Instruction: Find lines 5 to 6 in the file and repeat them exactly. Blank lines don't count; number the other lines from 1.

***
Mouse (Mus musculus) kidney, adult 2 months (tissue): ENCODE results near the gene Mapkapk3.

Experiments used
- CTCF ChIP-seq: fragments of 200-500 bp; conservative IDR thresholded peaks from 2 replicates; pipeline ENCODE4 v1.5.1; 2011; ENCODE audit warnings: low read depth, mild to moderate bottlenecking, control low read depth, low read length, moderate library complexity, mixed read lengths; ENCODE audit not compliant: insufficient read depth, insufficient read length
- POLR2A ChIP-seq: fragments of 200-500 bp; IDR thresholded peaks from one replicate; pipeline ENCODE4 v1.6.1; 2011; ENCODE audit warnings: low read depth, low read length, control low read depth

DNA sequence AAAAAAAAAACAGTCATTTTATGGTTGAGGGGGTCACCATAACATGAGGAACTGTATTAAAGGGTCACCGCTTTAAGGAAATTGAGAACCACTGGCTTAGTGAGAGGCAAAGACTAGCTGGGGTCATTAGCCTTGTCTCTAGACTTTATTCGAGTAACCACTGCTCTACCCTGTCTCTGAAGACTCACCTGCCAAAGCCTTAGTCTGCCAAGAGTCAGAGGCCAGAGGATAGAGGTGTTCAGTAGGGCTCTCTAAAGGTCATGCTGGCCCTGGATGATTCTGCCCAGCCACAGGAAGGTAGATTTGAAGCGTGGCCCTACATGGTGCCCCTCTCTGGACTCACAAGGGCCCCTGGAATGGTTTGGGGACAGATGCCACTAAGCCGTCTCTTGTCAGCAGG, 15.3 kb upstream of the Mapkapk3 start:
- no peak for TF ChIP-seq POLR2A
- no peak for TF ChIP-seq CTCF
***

DNA sequence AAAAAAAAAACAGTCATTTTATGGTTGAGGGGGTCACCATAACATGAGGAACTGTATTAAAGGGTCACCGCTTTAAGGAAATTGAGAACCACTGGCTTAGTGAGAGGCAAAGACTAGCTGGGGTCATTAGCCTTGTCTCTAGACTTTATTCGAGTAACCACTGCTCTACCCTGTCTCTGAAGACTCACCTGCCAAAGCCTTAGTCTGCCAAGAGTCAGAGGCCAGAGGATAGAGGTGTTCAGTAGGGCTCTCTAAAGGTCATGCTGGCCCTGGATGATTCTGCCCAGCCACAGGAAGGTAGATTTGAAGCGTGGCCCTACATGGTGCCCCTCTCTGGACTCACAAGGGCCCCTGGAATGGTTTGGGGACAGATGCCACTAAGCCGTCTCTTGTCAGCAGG, 15.3 kb upstream of the Mapkapk3 start:
- no peak for TF ChIP-seq POLR2A